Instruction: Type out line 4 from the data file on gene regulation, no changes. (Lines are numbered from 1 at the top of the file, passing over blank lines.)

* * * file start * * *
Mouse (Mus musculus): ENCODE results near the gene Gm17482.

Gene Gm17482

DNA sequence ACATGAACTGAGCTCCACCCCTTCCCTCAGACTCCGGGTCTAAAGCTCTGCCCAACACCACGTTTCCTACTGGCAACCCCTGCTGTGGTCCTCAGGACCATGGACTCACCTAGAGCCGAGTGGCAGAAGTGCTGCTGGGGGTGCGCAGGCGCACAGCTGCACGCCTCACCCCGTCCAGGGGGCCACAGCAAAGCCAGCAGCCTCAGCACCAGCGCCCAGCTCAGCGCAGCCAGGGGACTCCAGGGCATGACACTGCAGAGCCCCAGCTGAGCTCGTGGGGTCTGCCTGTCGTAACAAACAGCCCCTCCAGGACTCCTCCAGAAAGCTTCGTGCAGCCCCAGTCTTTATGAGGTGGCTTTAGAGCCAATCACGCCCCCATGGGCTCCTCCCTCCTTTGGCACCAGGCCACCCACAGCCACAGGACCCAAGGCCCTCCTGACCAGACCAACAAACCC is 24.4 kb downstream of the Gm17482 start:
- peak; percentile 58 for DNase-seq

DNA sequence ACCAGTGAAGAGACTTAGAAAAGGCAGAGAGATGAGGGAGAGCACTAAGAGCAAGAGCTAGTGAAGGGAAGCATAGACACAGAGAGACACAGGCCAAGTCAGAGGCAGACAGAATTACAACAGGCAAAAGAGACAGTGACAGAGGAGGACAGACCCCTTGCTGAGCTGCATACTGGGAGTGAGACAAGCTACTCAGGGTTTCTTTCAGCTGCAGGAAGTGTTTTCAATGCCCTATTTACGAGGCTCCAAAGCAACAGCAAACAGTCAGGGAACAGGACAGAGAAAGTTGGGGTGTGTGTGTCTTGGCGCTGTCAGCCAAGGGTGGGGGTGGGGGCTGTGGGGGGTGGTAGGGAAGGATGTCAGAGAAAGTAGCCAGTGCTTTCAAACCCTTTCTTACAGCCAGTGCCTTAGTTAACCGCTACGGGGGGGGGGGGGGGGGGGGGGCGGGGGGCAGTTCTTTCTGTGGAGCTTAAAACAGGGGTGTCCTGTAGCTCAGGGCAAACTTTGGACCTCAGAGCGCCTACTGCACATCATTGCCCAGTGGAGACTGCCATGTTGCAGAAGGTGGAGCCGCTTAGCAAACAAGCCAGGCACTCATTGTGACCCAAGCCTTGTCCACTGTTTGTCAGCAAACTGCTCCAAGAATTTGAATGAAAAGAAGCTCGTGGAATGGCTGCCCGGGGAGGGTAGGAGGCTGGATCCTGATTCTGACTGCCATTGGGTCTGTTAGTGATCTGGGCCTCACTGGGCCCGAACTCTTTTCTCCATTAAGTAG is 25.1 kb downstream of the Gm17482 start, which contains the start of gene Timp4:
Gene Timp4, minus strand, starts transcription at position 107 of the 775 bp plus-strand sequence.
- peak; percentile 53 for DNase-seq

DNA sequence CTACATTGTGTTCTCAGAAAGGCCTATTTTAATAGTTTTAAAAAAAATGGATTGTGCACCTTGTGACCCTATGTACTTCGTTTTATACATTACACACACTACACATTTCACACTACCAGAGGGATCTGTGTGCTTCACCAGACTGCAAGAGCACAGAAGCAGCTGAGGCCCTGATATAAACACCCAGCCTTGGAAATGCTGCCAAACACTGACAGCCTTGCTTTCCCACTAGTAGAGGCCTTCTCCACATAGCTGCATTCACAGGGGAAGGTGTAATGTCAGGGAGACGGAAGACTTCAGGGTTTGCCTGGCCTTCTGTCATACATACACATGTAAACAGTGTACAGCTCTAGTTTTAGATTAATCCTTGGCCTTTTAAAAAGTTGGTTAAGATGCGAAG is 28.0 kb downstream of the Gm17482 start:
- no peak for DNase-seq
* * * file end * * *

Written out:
- peak; percentile 58 for DNase-seq